What is it about?

This scientific publication describes two types of polyols, their properties, and the importance of understanding their differences for developing sustainable building blocks for polyurethane materials. In specific, the study concerns the differences in the properties of two types of polyols namely polyether polyols and polyether carbonate polyols. Polyols are widely used in the manufacture of polyurethane, a type of plastic material. The researchers carried out detailed studies on the two types of chemicals to understand why they have different properties. The study describes how it was found that polyether carbonate polyols have stronger topological constraints, which means they form temporarily fixed networks on the same time scale, leading to time-dependent diffusion coefficients. This results in a distinctive phenomenon, which is similar to sub-diffusion in porous media. Understanding these differences in properties is important because it can help to develop sustainable CO2-derived building blocks for well-defined polyurethane materials. I find the study on the properties of CO2-derived polyethercarbonate polyols very intriguing. The findings suggest that the incorporation of carbonate groups in polyether polyols leads to stronger intermolecular interactions and rigidity, which ultimately results in higher viscosity. This information has significant implications for the processing of these more sustainable building blocks for polyurethane materials. Excellent understanding of the physicochemical properties of polyether carbonate polyols is required to design sustainable and well-defined polyurethane materials that have a reduced environmental impact.

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Why is it important?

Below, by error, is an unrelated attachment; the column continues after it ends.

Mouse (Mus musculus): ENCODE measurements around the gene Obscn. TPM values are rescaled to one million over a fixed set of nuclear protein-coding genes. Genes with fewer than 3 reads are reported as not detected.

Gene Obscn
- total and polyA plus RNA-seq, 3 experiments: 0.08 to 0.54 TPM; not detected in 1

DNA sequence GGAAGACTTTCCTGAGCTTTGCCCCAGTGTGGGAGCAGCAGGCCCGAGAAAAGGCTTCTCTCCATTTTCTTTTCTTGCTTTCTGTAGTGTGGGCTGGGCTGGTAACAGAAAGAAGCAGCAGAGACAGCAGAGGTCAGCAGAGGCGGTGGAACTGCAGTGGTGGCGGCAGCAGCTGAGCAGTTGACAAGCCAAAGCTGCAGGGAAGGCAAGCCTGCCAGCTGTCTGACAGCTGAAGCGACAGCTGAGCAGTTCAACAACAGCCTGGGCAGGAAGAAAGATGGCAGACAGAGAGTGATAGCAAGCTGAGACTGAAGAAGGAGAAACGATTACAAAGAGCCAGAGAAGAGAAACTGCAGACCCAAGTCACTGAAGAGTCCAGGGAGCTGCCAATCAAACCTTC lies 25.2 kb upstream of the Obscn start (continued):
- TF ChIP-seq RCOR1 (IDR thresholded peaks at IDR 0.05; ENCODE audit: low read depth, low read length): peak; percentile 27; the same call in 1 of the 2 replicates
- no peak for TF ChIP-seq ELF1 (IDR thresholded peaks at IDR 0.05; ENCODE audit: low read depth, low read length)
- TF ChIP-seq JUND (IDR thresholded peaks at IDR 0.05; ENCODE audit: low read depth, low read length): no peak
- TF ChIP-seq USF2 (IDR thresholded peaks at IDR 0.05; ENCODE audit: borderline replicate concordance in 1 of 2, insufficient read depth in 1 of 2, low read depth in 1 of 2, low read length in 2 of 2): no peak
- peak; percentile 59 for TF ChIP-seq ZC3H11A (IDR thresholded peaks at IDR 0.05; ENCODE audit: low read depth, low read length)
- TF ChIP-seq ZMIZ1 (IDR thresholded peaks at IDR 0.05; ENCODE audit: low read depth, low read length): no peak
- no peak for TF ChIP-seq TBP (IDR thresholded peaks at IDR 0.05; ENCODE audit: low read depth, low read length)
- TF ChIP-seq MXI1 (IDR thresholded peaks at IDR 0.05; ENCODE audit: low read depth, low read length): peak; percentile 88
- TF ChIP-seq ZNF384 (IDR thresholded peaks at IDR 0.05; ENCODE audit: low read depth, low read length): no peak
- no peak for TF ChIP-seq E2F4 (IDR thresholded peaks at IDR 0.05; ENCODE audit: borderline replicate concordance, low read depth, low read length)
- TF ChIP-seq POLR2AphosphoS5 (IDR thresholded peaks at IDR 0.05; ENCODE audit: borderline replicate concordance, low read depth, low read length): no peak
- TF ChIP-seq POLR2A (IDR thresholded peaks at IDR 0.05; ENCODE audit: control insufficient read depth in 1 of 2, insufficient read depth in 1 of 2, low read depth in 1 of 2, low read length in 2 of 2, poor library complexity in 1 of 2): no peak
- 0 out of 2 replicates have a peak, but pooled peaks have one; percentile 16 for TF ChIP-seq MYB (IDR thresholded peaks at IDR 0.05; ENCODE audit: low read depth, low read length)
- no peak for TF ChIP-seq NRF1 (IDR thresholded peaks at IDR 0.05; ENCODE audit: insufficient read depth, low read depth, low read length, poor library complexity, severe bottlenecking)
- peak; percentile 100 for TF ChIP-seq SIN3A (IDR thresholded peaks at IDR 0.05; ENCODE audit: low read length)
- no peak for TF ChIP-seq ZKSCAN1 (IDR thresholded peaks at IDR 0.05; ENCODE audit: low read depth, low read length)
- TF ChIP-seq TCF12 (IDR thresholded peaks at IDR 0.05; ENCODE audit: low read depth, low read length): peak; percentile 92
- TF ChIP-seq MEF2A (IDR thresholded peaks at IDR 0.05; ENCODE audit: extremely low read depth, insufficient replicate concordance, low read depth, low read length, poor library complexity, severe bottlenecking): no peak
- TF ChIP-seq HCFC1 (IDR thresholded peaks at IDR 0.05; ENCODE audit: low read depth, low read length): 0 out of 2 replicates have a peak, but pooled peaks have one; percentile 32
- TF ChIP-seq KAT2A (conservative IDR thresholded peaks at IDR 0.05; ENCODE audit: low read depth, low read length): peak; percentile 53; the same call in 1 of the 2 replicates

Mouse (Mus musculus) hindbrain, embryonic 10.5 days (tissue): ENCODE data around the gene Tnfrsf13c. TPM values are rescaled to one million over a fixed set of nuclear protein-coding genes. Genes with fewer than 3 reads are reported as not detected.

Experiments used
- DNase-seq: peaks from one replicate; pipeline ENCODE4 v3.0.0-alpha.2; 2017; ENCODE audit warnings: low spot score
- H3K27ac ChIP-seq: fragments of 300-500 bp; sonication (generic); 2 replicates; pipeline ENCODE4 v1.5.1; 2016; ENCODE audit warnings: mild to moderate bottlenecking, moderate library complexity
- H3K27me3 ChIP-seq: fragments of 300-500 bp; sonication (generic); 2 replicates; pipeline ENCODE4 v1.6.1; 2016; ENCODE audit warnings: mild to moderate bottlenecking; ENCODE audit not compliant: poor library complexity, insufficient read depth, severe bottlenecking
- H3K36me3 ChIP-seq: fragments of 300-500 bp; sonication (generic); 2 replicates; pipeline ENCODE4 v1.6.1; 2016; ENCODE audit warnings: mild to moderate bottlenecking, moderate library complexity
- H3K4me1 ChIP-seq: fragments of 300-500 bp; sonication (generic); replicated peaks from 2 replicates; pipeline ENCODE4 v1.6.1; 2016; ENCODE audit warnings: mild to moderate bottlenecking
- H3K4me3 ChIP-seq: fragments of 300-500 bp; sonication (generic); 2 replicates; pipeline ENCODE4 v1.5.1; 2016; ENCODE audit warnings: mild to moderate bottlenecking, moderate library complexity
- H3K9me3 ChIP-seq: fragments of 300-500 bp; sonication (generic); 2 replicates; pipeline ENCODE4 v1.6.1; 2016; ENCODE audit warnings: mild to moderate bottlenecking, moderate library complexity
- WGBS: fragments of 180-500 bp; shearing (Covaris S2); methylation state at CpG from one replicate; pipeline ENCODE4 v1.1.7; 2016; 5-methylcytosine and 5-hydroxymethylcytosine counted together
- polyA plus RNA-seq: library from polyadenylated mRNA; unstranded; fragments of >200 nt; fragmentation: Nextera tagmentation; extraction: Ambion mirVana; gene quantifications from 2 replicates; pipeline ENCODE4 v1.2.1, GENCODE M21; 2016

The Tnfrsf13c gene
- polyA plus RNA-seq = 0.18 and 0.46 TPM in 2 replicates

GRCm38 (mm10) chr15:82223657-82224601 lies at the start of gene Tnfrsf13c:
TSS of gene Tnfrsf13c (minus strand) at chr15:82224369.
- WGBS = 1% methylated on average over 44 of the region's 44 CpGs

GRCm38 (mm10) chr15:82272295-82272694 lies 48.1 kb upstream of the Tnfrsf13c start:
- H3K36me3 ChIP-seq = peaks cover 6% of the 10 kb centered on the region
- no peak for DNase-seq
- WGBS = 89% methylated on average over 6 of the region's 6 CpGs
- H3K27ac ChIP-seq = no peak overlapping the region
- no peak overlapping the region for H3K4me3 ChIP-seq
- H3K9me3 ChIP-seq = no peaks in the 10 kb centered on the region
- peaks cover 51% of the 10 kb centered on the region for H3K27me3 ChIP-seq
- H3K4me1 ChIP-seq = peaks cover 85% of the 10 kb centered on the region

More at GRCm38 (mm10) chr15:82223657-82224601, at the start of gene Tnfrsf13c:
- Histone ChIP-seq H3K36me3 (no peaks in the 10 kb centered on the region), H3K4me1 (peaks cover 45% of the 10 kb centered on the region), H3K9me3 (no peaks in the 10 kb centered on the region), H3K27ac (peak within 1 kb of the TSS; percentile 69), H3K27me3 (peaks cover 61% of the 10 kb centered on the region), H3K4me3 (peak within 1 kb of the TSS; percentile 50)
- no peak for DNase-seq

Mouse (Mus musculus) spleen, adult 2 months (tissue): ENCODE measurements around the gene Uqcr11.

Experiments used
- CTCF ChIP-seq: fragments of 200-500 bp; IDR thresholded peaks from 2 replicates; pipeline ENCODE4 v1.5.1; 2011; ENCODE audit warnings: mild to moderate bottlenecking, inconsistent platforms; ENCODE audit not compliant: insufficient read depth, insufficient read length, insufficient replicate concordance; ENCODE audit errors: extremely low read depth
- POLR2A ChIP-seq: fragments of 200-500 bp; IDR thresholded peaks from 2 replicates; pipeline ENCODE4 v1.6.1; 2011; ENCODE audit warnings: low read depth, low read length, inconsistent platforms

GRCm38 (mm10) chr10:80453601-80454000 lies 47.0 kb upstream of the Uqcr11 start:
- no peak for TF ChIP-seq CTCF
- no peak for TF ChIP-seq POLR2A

The work described in this scientific publication is important because it provides a better understanding of the properties of CO2-derived polyethercarbonate polyols, which are an emerging more sustainable raw material for the manufacture of polyurethane materials. Specifically, the study compares the physicochemical properties of polyether polyols and polyether carbonate polyols and how these result from the respective chemical features of the polyols. Understanding these differences is crucial for developing new sustainable building blocks for polyurethane materials. The researchers suggest that CO2-derived polyether carbonate polyols could serve as such building blocks. Though, in order to make this a reality, it is necessary to understand the fundamental differences in the properties of these chemicals compared to more conventional polyether polyols. By gaining a better understanding of these differences, it becomes possible to design more sustainable and well-defined polyurethane materials, which could have important implications for a wide range of industries, from construction to transportation to consumer products. In addition, developing more sustainable building blocks for polyurethane manufacture could help reduce the environmental impact of this widely used material.


From a personal perspective, I find this research particularly relevant as I am interested in environmental sustainability and reducing the environmental impact of chemical industry and the energy sector. It is exciting to see that researchers are exploring new, more sustainable alternatives to widely used materials like polyurethane. By using CO2-derived polyether carbonate polyols as building blocks, it is possible to reduce the environmental impact of the production of polyurethane. Additionally, the knowledge gained from this study could be applied to other fields, such as the development of elastomers and soft-touch coatings, further expanding the potential applications of these sustainable building blocks. Overall, I believe this research is an essential step in developing more environmentally friendly materials for various applications.

Prof. Dr. Thomas Ernst Müller
Ruhr-Universitat Bochum

Read the Original

This page is a summary of: Dynamics of Polyether Polyols and Polyether Carbonate Polyols, Macromolecules, November 2016, American Chemical Society (ACS), DOI: 10.1021/acs.macromol.6b01601.
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